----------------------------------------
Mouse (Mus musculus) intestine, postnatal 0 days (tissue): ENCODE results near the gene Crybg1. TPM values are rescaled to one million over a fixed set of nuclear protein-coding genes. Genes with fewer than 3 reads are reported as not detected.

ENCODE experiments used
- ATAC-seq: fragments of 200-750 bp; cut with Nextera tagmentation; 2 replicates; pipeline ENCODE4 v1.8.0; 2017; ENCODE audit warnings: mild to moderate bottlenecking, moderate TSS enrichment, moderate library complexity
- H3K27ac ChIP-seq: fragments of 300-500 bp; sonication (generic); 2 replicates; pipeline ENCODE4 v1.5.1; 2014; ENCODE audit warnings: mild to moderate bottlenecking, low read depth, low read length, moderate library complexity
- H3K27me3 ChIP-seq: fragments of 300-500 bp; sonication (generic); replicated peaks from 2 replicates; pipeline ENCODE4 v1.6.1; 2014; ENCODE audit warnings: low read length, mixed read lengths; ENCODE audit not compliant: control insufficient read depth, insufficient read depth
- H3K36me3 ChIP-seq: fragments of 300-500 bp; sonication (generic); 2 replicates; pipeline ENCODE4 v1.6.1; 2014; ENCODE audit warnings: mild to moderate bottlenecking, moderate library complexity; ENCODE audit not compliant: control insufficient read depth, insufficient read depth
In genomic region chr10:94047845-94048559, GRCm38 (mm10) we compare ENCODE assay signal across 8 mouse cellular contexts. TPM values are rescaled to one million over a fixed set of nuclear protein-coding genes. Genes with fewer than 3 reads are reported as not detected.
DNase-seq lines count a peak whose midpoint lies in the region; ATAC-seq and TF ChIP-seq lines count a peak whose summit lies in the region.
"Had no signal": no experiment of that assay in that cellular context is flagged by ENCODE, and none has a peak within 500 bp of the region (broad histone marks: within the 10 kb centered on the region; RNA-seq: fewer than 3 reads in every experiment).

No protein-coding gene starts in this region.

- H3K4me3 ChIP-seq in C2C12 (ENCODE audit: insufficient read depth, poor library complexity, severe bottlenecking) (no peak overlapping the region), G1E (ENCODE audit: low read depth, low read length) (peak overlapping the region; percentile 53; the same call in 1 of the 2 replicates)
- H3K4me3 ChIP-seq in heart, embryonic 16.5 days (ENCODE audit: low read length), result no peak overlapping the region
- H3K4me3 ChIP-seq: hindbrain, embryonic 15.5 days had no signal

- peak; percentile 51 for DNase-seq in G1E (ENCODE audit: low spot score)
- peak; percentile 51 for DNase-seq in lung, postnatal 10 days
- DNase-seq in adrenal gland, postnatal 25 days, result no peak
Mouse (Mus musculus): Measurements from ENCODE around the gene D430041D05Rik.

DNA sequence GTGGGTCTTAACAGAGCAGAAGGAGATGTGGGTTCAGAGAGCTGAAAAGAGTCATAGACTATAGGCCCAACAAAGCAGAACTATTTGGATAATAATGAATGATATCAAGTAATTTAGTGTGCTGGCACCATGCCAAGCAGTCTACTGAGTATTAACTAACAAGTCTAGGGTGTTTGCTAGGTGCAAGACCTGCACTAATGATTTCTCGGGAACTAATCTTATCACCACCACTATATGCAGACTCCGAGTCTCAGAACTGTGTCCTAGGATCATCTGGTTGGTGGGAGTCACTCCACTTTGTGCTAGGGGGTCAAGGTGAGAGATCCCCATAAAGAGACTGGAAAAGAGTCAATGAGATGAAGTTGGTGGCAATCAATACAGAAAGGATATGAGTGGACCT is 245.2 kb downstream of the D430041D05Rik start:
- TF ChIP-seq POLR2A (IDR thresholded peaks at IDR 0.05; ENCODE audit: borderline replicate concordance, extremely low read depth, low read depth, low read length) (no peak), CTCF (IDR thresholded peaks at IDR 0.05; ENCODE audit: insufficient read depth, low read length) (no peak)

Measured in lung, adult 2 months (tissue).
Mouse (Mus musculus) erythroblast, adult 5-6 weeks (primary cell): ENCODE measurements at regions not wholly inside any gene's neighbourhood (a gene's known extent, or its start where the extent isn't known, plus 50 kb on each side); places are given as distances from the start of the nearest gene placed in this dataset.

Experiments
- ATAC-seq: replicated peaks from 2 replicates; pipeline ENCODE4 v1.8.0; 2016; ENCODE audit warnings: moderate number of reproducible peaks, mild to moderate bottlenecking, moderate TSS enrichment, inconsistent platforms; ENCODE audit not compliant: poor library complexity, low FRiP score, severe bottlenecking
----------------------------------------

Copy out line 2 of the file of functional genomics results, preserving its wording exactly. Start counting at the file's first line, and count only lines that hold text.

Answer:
ENCODE experiments used